The global cooling global warming climate change debate in this country has become so hysterical and full of “sky-is-falling” proclamations that it’s starting to sound like an argument over whether or not there is a god. I’m waiting for the day when Holy Crusaders of the Tree Huggers Brigade begin an inquisition of people who tend not to recycle. If you walk into any book store you will see for the most part that for every book claiming “climate change” is destroying the planet you will equal or more saying there’s not enough evidence to support it. Pagan saint Al Gore’s movie about the global warming and wrath it will bring us had so many inaccuracies in it that the whole movement had to change it’s name again from global warming to climate change just somebody with half a brain might still take them seriously.

I think most intelligent people will agree that yes, climate does change over long periods of time. I think most people will agree that man’s footprint on the planet can be a part of the vast differences in climate throughout the world. What I’m saying is that we still don’t have all the facts but some, for political reasons, are always so quick to blame man for the nearest climate crisis and demand we go back to Stone Age.

The latest example is a study stating that Western forests dying at an increasing rate.

Trees in old growth forests across the West are dying at a small, but increasing rate that scientists conclude is probably caused by longer and hotter summers from a changing climate.

While not noticeable to someone walking through the forests, the death rate is doubling every 17 to 29 years, according to a 52-year study published in the Friday edition of the journal Science. The trend was apparent in trees of all ages, species, and locations.

So here’s a problem that should unify us. The trees are dying. Despite 52 years of data the author says it’s probably climate change. Let me ask you a question; if you, God forbid, ever contracted a serious ailment and had to stay in a hospital while they ran tests for say, a month, and at the end of that month the doctor said to you, “It’s probably a brain tumor, we don’t know despite all of our tests but lets just cut open your noodle just in case,” would you be satisfied with that conclusion. I’m guessing you wouldn’t so I don’t know why folks would be satisfied with, “it’s probably climate change.” I wouldn’t be jumping up and down about this except that this is the sort of thing that lobbying groups use to pressure congress into making laws that are inevitably bad for us all.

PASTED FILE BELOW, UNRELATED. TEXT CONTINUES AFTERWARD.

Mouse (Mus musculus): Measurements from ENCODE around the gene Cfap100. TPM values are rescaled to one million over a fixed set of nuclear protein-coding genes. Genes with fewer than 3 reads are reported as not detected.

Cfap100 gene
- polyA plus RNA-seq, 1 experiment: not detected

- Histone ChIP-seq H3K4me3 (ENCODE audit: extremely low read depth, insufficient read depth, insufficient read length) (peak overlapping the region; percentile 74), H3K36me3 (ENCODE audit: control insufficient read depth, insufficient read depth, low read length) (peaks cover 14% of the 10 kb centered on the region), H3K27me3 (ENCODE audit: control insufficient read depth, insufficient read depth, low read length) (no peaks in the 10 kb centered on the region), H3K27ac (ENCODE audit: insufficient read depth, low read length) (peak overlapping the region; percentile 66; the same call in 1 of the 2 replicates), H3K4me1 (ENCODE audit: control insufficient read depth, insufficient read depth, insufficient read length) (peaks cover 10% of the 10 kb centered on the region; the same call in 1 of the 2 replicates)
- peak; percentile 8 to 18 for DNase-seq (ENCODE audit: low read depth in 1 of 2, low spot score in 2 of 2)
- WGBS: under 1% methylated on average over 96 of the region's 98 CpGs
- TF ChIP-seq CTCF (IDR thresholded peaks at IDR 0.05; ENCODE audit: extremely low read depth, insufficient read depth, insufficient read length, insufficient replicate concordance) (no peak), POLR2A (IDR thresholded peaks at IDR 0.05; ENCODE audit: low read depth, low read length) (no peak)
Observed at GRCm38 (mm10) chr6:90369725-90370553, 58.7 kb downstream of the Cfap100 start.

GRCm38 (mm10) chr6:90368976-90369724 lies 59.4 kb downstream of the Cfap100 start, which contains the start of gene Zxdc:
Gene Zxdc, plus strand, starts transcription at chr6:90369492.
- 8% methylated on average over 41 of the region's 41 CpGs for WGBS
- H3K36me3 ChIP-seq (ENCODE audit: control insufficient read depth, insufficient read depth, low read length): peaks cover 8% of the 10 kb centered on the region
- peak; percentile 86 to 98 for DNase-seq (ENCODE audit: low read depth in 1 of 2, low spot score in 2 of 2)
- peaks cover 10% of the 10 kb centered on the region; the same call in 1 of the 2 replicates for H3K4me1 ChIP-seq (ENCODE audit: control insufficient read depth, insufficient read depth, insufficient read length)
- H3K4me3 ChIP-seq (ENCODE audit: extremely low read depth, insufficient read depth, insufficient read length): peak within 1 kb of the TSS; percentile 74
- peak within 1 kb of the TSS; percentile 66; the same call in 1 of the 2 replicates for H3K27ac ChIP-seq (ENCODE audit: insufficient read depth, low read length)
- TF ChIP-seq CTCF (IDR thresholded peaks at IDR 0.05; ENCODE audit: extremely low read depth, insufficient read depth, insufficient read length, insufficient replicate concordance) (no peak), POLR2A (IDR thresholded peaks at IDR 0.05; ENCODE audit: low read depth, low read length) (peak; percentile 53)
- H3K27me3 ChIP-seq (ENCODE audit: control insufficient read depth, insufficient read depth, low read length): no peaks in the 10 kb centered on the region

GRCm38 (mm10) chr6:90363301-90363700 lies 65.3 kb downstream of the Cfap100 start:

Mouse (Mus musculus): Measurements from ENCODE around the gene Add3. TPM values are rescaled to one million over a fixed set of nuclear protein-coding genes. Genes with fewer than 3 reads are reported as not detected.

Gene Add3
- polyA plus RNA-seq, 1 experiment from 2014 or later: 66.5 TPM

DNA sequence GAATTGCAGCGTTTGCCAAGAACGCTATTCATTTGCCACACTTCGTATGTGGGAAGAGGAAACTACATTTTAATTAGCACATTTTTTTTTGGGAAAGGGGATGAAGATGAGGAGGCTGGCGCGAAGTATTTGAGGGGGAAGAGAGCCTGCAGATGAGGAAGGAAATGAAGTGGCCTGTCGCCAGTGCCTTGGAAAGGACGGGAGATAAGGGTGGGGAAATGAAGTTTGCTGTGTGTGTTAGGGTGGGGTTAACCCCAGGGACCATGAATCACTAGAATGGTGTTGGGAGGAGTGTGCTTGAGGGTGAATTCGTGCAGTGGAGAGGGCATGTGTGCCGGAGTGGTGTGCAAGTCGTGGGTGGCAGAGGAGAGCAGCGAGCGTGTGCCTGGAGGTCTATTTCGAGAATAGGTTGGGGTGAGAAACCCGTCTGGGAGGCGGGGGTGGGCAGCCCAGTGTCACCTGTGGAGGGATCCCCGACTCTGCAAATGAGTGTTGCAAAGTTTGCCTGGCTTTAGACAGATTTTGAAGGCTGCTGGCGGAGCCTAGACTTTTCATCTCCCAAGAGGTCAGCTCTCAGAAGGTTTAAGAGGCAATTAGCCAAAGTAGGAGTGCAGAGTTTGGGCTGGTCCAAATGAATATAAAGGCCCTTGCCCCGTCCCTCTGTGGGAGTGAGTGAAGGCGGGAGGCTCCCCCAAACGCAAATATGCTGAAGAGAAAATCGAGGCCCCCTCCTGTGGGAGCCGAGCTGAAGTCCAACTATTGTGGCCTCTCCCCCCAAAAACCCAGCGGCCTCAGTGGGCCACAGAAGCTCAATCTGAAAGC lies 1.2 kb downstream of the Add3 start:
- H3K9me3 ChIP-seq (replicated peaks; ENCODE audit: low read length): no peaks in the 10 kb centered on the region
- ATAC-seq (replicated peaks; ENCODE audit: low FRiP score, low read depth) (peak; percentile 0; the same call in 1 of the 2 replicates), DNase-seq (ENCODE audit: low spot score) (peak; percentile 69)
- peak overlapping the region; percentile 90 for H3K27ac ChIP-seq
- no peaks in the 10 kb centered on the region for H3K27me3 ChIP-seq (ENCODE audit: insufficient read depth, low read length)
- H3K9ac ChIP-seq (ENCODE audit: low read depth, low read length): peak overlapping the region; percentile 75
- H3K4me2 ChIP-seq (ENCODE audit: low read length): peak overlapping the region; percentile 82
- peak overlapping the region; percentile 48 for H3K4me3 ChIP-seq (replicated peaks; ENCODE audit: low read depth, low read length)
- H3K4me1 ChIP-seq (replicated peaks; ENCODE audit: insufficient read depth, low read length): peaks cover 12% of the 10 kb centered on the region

And just so we’re clear, buried at the bottom of the article is this little gem, “Barbara Bond, a professor of forest physiology at Oregon State who was not involved in the study, said it would be wrong to definitively conclude that the rising tree mortality was caused by warmer temperatures.”

Here’s a rational proposal to save the trees without demanding that I live with bears in a cave. Instead of having national forests which are not cared for by our government due to underfunding and therefore tend to have all sorts of problems (wildfires, overgrowth, widespread death, etc) why not sell them back to various logging groups? History shows us that when logging groups controlled the forests they acting as good sheppards clearing away the small trees that act as fuel for wild fires as well as clearing away dead trees while planting new ones at exponential rates. Economics shows us that when one has a stake in a piece of land, that landowner will care for said piece of land and make it prosperous. Now if you think that’s a bunch of malarkey, check out this piece regarding the death of trees due to beetles.

The pine beetle epidemic chewing through forests in Wyoming and Colorado could endanger roads, power lines and other infrastructure as millions of acres of trees fall to the ground, a top U.S. Forest Service official said.

Rocky Mountain Regional Forester Rick Cables told Wyoming lawmakers Thursday that the threat of falling trees demands that forest managers work to clear trees away from key pieces of infrastructure before it’s too late. The fallen trees also provide fuel for forest fires and complicate access for firefighting, he said.

Now here was their proposal to deal with the problem:

Forest managers said Thursday that they see logging and forest fires as key tools for managing Wyoming’s existing forests and helping grow healthier forests when new trees sprout in areas devastated by beetles.

Crapser said a viable sawmill industry is critical because the mills create a market for the trees removed from forests, including those killed by beetles. The Wyoming sawmill industry has been struggling in recent years. Mills have closed in Cody and Sheridan, although Intermountain Resources plans to reopen a mill in Saratoga this year.

Nancy Fishering, of Intermountain Resources, said beetle-killed lodgepole pines are most valuable for wood products if they’re harvested from three to five years after the tree dies, but can remain useful for up to 10 years.

Sound familiar?

Whatever the reasons are for wide swaths of dying trees throughout the west, it could “probably” be fixed if we gave stakeholders, such as the logging industry, and opportunity to fix it rather than running willy nilly to congress for more government intervention.

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